When Allegra Farrar was admitted to GW four years ago, she originally planned to study in the Columbian College of Arts and Sciences. During the summer orientation program, however, she discovered that SEAS offers a mechanical engineering degree with an aerospace option—and that changed everything.
“I called my mother and said, ‘I gotta get into the engineering school,’” she recalls. “I called the admissions office and said, ‘Please, I promise to be a student worth investing in if you invest in me and allow me to follow my dreams.’”
GW gave Allegra the chance, and she has made the most of it. “I remember thinking, ‘This is your chance, don’t mess anything up. Make the most of it.’ I’m pretty sure I have,” she pronounces.
By anyone’s account, Allegra has made the most of it. She has sought out opportunities, taken risks, worked diligently, and exceled. Her achievements begin in the classroom, where she has performed exceptionally well, earning the 2020 SEAS Distinguished Scholar Award.
In part because of her academic promise, Allegra was selected as a Clark Engineering Scholar her freshman year. Through the program, she’s benefited from a number of opportunities, including study abroad, research experiences, internships, and learning from mentors and fellow Clark Scholars.
She credits the program with helping her understand how important internships are and with introducing her to other student leaders. “I wanted to be part of a group of peers who want to be leaders in engineering,” Allegra says.
Allegra honed her research and engineering skills in a number of internships and research positions, beginning with summer positions at MIT Lincoln Laboratory after her freshman and sophomore years.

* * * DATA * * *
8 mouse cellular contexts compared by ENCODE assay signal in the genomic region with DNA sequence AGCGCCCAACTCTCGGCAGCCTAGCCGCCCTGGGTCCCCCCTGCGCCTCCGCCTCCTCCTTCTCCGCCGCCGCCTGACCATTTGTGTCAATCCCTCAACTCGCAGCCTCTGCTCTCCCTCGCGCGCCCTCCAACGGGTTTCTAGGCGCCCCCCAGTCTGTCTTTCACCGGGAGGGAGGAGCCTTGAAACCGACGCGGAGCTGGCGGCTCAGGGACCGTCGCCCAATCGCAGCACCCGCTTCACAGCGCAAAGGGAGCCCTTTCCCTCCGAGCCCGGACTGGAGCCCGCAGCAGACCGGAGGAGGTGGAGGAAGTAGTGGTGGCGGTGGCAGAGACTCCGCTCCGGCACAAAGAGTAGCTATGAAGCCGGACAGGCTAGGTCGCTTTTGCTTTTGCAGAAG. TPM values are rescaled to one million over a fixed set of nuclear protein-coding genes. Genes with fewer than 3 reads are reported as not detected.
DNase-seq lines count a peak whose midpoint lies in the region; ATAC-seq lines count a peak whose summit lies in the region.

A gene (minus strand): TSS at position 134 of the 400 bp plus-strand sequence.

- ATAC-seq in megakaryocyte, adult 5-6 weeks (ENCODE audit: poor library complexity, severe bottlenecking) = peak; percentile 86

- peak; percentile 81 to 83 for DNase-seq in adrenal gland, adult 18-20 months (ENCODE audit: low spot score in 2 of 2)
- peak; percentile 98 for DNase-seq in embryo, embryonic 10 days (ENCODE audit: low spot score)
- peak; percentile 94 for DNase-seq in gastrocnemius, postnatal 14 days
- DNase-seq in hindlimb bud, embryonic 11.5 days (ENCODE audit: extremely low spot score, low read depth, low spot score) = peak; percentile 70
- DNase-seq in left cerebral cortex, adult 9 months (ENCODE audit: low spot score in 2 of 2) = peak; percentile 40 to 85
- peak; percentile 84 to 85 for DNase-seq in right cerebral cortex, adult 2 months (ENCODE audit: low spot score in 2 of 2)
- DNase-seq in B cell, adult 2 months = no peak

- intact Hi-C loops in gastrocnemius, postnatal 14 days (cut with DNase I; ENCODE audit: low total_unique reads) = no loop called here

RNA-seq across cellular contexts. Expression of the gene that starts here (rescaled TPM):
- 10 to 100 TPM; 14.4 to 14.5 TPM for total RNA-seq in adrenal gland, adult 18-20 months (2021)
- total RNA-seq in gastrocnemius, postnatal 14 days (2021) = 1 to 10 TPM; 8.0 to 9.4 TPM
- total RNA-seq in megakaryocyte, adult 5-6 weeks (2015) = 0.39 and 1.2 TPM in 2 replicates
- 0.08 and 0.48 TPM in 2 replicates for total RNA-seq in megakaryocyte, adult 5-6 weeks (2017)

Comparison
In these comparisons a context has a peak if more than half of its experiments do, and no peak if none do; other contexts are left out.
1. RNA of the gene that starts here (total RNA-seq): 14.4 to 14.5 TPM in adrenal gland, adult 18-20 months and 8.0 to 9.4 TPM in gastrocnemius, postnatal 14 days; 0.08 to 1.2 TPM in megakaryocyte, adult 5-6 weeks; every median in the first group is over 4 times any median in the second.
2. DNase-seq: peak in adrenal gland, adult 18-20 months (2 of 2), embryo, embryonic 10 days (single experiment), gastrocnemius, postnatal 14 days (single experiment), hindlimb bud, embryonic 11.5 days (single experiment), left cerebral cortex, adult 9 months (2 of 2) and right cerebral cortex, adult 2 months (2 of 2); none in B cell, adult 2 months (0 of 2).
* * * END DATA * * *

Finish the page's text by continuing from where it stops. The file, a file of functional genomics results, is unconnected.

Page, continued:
“I really wanted to learn how things orbit,” she says. “They put me on a NASA program to simulate an orbit from Earth to the Psyche Asteroid, and my mentor pushed me to stretch and work through the task, which has been pivotal in me being able to perform research.”
During the summer following her junior year, Allegra worked at an internship with Northrop Grumman, where she conducted telemetry data analysis for the James Webb Space Telescope program. She also did research throughout her junior and senior years in Dr. Taeyoung Lee’s Flight Dynamics and Controls Laboratory, where she worked on integrating proximity sensors into the control system of a drone.
On campus, she has found engineering leadership opportunities as a teaching assistant for Dr. Lee’s orbital mechanics and spacecraft dynamics course, as a volunteer in the SEAS student-run Atoms to Astronauts after-school education program, and as a team leader for the GW chapter of the American Institute for Aeronautics and Astronautics’ Design, Fly, Build competition.
In addition to all of this, Allegra also has won a number of awards, most recently the Universities Space Research Association’s Distinguished Scholar Award, and the Walter and Christine Darden Scholar Award.
Looking ahead, Allegra plans to pursue a PhD in aerospace engineering at MIT. She hasn’t yet decided whether she wants to stay in academia or move into industry following her PhD, but she is very certain of what she wants to do along the way.
“I know for the next little girl like myself, I want to get involved with or initiate a program to help students develop their goals and dreams. There have been people who have given me such knowledge, encouragement, and opportunities, so I want to do that for someone else.”